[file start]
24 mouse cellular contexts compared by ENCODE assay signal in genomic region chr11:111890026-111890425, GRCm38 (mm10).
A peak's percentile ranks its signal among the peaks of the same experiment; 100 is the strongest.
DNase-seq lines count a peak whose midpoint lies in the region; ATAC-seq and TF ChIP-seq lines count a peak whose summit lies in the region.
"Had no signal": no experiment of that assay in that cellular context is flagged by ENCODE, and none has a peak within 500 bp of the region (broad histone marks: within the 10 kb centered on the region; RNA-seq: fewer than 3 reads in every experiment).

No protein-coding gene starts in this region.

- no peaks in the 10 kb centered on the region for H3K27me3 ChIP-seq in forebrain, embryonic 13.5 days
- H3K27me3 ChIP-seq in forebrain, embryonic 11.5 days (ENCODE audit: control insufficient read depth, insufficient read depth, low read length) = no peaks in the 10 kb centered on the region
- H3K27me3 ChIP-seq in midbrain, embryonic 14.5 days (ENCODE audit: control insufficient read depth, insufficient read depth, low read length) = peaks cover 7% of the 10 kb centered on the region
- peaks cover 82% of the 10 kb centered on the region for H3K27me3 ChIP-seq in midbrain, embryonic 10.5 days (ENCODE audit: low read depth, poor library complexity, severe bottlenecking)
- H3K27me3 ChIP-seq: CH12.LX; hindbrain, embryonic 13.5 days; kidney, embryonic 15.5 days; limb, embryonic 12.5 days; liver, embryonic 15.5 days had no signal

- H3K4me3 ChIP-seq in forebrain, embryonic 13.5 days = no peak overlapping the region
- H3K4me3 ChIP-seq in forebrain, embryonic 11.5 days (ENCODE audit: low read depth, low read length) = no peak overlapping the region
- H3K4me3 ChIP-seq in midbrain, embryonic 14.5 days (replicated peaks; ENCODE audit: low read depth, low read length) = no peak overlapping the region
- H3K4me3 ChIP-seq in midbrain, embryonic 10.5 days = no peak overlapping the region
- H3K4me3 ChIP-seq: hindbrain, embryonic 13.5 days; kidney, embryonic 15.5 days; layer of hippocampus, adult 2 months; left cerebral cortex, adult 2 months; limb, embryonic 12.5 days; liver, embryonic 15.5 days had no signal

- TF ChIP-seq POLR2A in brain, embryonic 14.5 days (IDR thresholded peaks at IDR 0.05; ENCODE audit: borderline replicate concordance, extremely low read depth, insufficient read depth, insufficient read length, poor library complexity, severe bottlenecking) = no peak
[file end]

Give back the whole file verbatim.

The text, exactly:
24 mouse cellular contexts compared by ENCODE assay signal in genomic region chr11:111890026-111890425, GRCm38 (mm10).
A peak's percentile ranks its signal among the peaks of the same experiment; 100 is the strongest.
DNase-seq lines count a peak whose midpoint lies in the region; ATAC-seq and TF ChIP-seq lines count a peak whose summit lies in the region.
"Had no signal": no experiment of that assay in that cellular context is flagged by ENCODE, and none has a peak within 500 bp of the region (broad histone marks: within the 10 kb centered on the region; RNA-seq: fewer than 3 reads in every experiment).

No protein-coding gene starts in this region.

- no peaks in the 10 kb centered on the region for H3K27me3 ChIP-seq in forebrain, embryonic 13.5 days
- H3K27me3 ChIP-seq in forebrain, embryonic 11.5 days (ENCODE audit: control insufficient read depth, insufficient read depth, low read length) = no peaks in the 10 kb centered on the region
- H3K27me3 ChIP-seq in midbrain, embryonic 14.5 days (ENCODE audit: control insufficient read depth, insufficient read depth, low read length) = peaks cover 7% of the 10 kb centered on the region
- peaks cover 82% of the 10 kb centered on the region for H3K27me3 ChIP-seq in midbrain, embryonic 10.5 days (ENCODE audit: low read depth, poor library complexity, severe bottlenecking)
- H3K27me3 ChIP-seq: CH12.LX; hindbrain, embryonic 13.5 days; kidney, embryonic 15.5 days; limb, embryonic 12.5 days; liver, embryonic 15.5 days had no signal

- H3K4me3 ChIP-seq in forebrain, embryonic 13.5 days = no peak overlapping the region
- H3K4me3 ChIP-seq in forebrain, embryonic 11.5 days (ENCODE audit: low read depth, low read length) = no peak overlapping the region
- H3K4me3 ChIP-seq in midbrain, embryonic 14.5 days (replicated peaks; ENCODE audit: low read depth, low read length) = no peak overlapping the region
- H3K4me3 ChIP-seq in midbrain, embryonic 10.5 days = no peak overlapping the region
- H3K4me3 ChIP-seq: hindbrain, embryonic 13.5 days; kidney, embryonic 15.5 days; layer of hippocampus, adult 2 months; left cerebral cortex, adult 2 months; limb, embryonic 12.5 days; liver, embryonic 15.5 days had no signal

- TF ChIP-seq POLR2A in brain, embryonic 14.5 days (IDR thresholded peaks at IDR 0.05; ENCODE audit: borderline replicate concordance, extremely low read depth, insufficient read depth, insufficient read length, poor library complexity, severe bottlenecking) = no peak